Anyone going in search of Shakespeare’s London thirty years ago would have found little to satisfy them. The City and its surroundings has been occupied for hundreds, even thousands of years, and successive generations have built and rebuilt it. The Great Fire of London in 1666 and the 1940 blitz were dramatic events that obliterated landmarks which Shakespeare would have recognised. Westminster Abbey and the Tower of London are two of the few buildings still standing that Shakespeare would have recognised.
As for that most famous of buildings, the Globe Theatre, the metal plaque fixed to a wall was the only visible sign that Shakespeare’s theatre had ever been. Unlike churches and royal palaces, playhouses were never meant to be permanent, so how could there be anything left?
But gradually, over the last three decades, buildings from Shakespeare’s London have begun to emerge. From being just dots on a map, actual remains have started to be uncovered from beneath the London street scene. They’ve been there all along, for four hundred years, just waiting. It seems like a miracle, but it has now been possible to excavate no fewer than six Elizabethan and Jacobean playhouses and two bear-baiting rings.
A new book by Julian Bowsher, Shakespeare’s London Theatreland, tells the story of the buildings and how they have been found. The organisation for which he works, Museum of London Archaeology, has done amazing work in rediscovering these lost buildings. Bowsher joined MOLA as a professional archaeologist in the mid 1980s and the first major discovery, the Rose Theatre, was made in 1989. He is now a specialist in the archaeology of the Tudor and Stuart periods and the book is written from the unique perspective of his personal experience.
It’s not just a series of dry reports, but a beautifully-illustrated and engaging account of the subject from a number of different angles. Inevitably the main focus is on the excavations and what they tell us about the buildings. Photographs of excavations can be difficult to interpet, but not here, with important details marked with superimposed dotted lines. The excellent plans, reconstructions and photographs, all in colour, really make you understand what you’re looking at.
Some of the most interesting questions which archaeology has helped to answer are about how the buildings worked as playhouses: the shape and size of the stages for instance. Bowsher’s authoritative voice when speaking about the digs is matched with material from reliable secondary sources on the history of the theatres themselves.
As well as talking about the buildings Bowsher also gives an account of the people who built and worked in them. The players have been brought to life, with finds including fragments of costumes and props, and even the audiences left their mark: fruit seeds and nutshells were found in the Rose excavation.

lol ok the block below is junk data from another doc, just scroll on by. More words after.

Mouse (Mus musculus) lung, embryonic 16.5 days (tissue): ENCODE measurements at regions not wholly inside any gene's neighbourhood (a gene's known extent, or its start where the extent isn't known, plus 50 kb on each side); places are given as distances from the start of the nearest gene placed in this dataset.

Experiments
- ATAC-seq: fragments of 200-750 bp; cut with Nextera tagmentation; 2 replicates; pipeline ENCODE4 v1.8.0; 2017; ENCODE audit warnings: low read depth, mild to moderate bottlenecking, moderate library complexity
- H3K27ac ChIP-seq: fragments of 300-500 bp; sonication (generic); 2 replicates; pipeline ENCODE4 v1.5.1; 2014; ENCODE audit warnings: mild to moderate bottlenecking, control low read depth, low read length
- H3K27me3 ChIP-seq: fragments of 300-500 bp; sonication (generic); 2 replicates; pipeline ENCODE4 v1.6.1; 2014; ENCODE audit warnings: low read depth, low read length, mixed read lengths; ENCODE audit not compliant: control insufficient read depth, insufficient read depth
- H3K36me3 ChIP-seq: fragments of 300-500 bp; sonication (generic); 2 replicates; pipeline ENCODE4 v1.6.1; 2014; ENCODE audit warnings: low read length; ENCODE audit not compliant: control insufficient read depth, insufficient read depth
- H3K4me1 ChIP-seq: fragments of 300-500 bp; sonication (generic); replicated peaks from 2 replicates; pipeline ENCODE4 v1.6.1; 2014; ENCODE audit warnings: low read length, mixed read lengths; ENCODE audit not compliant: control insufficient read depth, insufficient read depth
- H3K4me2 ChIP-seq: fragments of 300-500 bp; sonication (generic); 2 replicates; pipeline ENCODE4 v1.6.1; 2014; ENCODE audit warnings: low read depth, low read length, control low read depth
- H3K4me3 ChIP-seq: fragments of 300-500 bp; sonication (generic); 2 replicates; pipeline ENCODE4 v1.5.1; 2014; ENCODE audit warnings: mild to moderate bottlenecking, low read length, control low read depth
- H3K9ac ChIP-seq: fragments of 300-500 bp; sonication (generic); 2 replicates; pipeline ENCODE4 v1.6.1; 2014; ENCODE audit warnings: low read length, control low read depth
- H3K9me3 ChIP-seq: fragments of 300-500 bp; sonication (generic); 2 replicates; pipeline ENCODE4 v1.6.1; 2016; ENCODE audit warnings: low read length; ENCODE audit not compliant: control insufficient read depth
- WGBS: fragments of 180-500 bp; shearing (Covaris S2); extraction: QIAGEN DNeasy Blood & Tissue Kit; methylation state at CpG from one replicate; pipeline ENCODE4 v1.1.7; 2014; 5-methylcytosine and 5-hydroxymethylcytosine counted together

Bowsher doesn’t stray far away from his area of expertise, so you won’t find accounts detailing the repertoire of the various theatres, but this is discussed at length in many other publications. The book exposes how much of Elizabethan London does still exist, and shows that we can still connect with it. Earlier this year we all felt the tingle of excitement when the news broke that remains of the Curtain Theatre in Shoreditch, a playhouse Shakespeare wrote for early in his career, had been found, coming just in time to be included in this book.
And one feature of the book that I love is a guide to eight walks around the city, so that we can identify places long gone, see those that still remain, and understand how they are connected. Walking gives a different perspective, and it’s a surprise to realise how much of the street plan of Shakespeare’s London still exists among the huge office blocks. It does make you wonder how much there still may be to find under buildings, roads, and car parks.
It isn’t possible to talk about Shakespeare and archaeology at the moment without mentioning the excavations under a Leicester car park which are revealing, possibly, the grave of Richard III. At the time of writing bones have been found with wounds that indicate the person died in battle and that indicate curvature of the spine, both of which tie up. But archaeologists are being cautious. DNA samples have been taken from someone who is a direct descendant of Richard’s sister: a really positive identification from such a remote relation sounds optimistic to me. We will have to wait and see.
And in Stratford the Dig for Shakespeare has widened its brief from looking for remains of Shakespeare’s last home at New Place to opening up a trench in the Great Garden where they have found the remains of the first purpose-built permanent theatre in Stratford, demolished in 1872. The link with Shakespeare is remote, but it is pleasing to see some attention being paid to this building which has been almost completely forgotten.